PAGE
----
|Name:||SNAP: Strong Scaling High Fidelity Molecular Dynamics Simulations on Leadership-Class Computing Platforms|
|Time:||Tuesday, June 24, 2014
09:00 am - 09:30 am
CCL - Congress Center Leipzig
|Breaks:||07:30 am - 11:00 am Welcome Coffee|
|Speaker:||Christian R. Trott, Sandia National Laboratories|
|Abstract:||The rapidly improving compute capability of contemporary processors and accelerators is providing the opportunity for significant increases in the accuracy and fidelity of scientific calculations. In this paper we present performance studies of a new molecular dynamics (MD) potential called SNAP.
The SNAP potential has shown great promise in accurately reproducing physics and chemistry not described by simpler potentials. We have developed new algorithms to exploit high single-node concurrency provided by three different classes of machine: the Titan GPU-based system operated by Oak Ridge National Laboratory, the combined Sequoia and Vulcan BlueGene/Q machines located at Lawrence Livermore National Laboratory, and the large-scale Intel Sandy Bridge system, Chama, located at Sandia.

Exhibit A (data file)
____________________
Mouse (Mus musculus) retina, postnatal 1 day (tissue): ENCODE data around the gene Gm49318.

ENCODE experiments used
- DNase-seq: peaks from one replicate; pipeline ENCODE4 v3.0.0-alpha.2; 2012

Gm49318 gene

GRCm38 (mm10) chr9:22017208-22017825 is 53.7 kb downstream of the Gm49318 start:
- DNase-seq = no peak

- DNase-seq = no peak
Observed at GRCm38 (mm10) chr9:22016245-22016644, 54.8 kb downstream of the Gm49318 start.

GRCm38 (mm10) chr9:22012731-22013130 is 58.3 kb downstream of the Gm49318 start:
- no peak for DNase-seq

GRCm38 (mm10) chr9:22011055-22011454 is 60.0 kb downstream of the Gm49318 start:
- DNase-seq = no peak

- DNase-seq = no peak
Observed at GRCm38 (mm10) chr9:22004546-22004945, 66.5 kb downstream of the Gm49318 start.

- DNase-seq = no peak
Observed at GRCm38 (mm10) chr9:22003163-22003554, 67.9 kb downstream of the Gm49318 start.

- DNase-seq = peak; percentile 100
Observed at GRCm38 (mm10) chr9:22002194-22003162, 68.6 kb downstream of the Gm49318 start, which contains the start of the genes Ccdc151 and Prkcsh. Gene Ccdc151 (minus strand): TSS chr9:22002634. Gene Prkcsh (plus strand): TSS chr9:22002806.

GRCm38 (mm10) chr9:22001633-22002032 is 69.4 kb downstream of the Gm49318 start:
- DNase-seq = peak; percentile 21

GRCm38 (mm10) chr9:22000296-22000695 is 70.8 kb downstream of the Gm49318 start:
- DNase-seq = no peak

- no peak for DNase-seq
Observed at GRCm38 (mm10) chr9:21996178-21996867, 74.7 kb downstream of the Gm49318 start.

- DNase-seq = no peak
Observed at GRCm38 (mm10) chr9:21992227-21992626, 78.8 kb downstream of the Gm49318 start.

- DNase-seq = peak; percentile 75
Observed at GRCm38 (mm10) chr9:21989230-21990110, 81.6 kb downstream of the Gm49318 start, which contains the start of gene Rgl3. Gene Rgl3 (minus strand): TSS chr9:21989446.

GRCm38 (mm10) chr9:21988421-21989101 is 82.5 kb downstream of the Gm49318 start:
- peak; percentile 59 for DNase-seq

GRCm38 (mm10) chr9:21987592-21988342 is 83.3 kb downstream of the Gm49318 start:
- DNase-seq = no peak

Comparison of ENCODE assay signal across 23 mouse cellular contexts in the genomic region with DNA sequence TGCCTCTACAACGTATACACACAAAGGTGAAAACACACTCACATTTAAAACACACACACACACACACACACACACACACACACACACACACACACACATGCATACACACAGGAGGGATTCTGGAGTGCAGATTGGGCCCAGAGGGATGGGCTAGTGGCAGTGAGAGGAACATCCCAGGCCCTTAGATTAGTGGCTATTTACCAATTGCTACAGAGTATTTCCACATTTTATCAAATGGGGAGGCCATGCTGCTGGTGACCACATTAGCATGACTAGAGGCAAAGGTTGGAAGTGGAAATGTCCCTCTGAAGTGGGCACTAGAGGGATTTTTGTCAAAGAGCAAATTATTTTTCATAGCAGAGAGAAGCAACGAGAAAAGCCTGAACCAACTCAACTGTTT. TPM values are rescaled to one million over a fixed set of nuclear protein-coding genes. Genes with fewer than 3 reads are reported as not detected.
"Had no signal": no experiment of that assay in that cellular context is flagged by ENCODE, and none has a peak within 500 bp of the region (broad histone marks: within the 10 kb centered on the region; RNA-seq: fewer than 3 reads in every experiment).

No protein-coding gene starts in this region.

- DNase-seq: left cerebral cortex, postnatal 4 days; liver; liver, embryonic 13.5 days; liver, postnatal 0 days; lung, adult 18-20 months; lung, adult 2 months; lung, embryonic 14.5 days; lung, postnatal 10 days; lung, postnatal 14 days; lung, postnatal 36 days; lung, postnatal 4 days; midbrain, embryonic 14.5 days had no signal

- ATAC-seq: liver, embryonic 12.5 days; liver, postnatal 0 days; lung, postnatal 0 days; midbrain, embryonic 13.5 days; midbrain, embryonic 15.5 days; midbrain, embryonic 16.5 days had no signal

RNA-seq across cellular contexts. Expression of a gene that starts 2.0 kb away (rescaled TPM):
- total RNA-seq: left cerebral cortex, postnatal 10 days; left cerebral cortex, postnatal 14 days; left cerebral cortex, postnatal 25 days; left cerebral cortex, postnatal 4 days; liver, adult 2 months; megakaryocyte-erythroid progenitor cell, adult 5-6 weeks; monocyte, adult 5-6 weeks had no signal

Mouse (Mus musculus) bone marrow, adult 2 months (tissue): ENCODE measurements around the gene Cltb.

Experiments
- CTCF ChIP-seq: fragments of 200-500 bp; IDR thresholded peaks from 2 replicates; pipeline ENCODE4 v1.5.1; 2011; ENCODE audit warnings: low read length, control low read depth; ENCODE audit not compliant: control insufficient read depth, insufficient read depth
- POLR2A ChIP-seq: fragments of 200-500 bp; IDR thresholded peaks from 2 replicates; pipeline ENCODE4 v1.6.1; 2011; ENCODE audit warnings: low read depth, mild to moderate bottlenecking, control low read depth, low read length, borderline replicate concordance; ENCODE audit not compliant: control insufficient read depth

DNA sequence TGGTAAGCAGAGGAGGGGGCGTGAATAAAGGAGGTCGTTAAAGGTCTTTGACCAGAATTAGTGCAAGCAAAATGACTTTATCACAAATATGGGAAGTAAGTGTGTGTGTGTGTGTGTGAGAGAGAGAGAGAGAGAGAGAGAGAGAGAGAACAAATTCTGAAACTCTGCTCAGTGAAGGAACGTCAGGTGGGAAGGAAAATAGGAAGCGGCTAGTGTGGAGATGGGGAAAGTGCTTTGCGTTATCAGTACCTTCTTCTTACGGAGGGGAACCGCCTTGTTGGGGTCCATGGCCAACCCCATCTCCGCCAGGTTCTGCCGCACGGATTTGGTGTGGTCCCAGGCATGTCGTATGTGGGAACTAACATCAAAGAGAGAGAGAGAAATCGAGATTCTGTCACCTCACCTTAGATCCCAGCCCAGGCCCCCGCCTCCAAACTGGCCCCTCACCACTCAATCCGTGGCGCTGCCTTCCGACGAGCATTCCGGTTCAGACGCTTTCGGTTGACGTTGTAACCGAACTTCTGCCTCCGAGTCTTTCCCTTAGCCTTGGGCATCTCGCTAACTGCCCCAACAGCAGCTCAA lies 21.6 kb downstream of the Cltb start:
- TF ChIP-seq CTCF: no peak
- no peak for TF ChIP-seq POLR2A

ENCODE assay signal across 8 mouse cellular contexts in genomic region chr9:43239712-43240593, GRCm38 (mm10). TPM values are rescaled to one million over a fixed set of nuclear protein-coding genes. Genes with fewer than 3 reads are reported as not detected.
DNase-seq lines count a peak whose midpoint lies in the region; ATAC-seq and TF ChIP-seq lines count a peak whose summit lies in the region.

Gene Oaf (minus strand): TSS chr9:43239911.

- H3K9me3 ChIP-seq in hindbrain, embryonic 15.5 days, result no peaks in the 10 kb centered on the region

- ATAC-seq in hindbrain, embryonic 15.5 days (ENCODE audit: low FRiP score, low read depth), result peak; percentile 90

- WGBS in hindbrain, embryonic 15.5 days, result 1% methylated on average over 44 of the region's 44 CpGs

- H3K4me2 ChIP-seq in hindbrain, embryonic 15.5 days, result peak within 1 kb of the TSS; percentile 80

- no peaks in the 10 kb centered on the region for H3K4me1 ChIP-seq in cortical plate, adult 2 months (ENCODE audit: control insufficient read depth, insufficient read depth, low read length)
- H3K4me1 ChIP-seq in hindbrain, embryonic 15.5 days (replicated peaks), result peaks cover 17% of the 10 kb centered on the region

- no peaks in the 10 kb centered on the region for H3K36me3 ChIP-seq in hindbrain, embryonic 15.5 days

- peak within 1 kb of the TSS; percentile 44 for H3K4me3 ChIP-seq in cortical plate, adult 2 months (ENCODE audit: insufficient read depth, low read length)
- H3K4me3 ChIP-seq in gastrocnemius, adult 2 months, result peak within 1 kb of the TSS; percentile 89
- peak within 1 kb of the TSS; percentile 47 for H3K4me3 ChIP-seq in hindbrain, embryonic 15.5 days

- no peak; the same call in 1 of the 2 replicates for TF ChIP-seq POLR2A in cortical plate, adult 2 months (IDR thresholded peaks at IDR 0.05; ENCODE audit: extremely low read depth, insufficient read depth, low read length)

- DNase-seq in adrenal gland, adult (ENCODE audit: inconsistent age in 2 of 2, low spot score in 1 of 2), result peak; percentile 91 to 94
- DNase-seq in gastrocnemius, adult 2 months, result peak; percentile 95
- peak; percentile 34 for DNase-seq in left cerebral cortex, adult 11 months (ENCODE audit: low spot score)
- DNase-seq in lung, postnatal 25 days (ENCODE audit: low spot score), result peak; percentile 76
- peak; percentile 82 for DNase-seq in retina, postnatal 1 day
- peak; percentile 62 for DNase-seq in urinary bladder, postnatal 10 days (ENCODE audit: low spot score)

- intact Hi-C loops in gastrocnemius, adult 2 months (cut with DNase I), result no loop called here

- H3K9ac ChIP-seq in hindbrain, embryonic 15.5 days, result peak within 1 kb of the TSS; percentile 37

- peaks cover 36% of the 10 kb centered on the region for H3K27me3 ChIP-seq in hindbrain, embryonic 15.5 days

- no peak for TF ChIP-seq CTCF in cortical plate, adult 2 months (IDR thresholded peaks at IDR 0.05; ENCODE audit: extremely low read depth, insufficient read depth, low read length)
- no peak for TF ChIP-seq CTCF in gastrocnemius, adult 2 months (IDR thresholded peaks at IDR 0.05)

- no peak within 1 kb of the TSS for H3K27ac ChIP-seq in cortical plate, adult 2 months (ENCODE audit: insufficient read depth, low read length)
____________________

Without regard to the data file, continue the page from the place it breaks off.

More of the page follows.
Our analysis focuses on strong scaling experiments with approximately 246,000 atoms over the range 1-122,880 nodes on Sequoia/Vulcan and 40-18,630 nodes on Titan. We compare these machine in terms of both runtime and power efficiency. We find that node performance correlates with power consumption across the range of machines, except for the case of extreme strong scaling, where more powerful compute nodes show greater efficiency.
This study is a unique assessment of a challenging, scientifically relevant calculation running on several of the world's leading contemporary production supercomputing platforms.
Christian R. Trott, Simon D. Hammond & Aidan Thompson, Sandia National Laboratories